Some years ago, a writer for Publisher’s Weekly said, “Salvador Dalí’s swan-dive from Surrealist visionary to pathetic self-parody surely constitutes one of this century’s great case studies in career suicide.”
Fair enough. But Salvador Dalí doing a swan dive is a fun thing to watch, as these three television commercials from his later years demonstrate. The artist appeared in TV ads for a number of clients, including Lanvin Chocolates, Alka-Seltzer and Veterano brandy.
In the 1968 Lanvin commercial, the wild-eyed artist takes a bite of chocolate and it curls his mustache. He looks at the camera and says, “I’m crazy about Lanvin Chocolates,” with the emphasis on “crazy.”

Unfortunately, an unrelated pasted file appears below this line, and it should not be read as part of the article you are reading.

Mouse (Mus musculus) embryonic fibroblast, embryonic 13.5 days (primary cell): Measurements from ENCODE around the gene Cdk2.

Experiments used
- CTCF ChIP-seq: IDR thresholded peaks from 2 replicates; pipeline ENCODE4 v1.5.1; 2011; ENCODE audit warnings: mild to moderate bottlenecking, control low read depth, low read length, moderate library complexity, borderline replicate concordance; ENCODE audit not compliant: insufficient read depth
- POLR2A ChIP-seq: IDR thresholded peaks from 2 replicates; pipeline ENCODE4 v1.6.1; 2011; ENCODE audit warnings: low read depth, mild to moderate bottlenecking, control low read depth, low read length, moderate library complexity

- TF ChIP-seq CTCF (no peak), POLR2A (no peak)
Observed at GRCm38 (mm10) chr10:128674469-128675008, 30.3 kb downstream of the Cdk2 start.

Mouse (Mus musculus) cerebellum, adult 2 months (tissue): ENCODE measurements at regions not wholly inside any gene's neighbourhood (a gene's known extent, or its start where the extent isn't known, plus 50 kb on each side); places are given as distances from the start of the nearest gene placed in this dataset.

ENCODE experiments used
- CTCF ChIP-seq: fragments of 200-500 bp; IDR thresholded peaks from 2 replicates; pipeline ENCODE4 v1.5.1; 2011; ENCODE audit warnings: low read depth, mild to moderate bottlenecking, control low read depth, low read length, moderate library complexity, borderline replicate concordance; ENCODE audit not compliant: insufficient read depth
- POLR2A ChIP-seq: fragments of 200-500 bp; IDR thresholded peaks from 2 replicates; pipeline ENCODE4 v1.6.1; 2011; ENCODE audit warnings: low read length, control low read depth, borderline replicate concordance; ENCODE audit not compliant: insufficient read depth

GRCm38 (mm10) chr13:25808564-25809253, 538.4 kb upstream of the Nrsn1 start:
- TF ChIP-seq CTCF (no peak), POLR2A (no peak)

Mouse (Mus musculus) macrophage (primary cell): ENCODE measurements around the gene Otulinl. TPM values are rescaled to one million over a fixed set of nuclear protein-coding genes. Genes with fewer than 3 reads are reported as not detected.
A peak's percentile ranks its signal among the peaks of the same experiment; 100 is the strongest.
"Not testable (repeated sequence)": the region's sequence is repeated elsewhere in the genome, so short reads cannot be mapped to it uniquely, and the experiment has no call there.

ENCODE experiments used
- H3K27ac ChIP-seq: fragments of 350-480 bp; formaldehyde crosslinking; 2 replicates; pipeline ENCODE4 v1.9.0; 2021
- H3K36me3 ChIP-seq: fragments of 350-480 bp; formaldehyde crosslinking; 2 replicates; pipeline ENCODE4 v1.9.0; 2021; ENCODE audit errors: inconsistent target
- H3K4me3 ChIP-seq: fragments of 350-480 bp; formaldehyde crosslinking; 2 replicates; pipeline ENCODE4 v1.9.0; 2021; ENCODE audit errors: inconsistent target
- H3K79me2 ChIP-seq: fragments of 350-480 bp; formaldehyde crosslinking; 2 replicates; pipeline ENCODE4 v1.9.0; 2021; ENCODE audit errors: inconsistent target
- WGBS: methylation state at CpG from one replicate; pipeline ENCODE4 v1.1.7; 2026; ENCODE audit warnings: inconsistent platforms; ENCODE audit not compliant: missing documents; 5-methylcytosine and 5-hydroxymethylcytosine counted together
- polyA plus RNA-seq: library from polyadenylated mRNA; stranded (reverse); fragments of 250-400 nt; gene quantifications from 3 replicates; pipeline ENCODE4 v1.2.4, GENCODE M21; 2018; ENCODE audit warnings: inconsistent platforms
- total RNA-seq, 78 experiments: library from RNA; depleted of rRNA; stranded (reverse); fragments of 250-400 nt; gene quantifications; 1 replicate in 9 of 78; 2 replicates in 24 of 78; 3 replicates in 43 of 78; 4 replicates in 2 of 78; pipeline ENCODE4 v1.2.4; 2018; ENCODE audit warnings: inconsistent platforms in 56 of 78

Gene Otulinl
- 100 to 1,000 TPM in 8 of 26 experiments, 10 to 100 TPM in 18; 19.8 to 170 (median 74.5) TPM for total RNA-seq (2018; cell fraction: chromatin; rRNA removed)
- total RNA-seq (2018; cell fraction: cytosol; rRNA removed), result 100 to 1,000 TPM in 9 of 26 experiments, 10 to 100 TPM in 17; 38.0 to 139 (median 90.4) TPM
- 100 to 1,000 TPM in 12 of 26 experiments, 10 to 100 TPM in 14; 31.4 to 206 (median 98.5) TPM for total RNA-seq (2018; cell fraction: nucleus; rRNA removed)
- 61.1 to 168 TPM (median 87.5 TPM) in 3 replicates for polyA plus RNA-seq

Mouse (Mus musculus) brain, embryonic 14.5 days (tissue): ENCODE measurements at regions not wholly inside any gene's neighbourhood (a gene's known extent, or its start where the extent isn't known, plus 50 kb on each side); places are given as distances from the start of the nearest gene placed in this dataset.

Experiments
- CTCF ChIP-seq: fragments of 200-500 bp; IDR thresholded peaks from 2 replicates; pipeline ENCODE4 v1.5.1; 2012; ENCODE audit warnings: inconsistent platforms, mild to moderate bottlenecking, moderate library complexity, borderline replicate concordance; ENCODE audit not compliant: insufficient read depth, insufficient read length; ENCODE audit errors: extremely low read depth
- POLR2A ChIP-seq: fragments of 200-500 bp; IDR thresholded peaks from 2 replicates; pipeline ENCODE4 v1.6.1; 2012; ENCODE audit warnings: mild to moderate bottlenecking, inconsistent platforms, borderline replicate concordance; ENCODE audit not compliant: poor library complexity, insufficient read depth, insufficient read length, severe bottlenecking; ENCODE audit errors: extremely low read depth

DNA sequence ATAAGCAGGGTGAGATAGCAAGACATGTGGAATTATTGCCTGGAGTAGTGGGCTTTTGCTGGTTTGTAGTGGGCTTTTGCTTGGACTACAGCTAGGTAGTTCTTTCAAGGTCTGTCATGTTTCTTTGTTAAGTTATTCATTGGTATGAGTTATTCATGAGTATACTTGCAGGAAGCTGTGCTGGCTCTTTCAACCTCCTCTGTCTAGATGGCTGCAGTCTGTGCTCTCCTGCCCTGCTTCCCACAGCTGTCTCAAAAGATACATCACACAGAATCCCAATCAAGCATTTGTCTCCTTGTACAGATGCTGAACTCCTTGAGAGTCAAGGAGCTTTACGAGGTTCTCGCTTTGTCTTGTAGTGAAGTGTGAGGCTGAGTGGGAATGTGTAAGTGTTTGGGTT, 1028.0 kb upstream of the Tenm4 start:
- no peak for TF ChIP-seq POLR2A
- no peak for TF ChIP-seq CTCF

Of course, there was method in Dalí’s madness. According to his biographer Meryle Secrest, Dalí’s minimum price for a minute of film was $10,000. The artist’s love of money is legendary. In 1939 André Breton, founder of the Surrealist movement, gave Dalí the nickname “Avida Dollars,” an anagram for “Salvador Dali” based on the French avide à dollars. It means “eager for dollars.”
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Salvador Dali Gets Surreal with Mike Wallace (1958)
A Soft Self-Portrait of Salvador Dali, Narrated by Orson Welles
Andy Warhol and Salvador Dalí in Classic 1968 Braniff Commericals: ‘When You Got it, Flaunt it!’
A Tour Inside Salvador Dalí’s Labyrinthine Spanish Home
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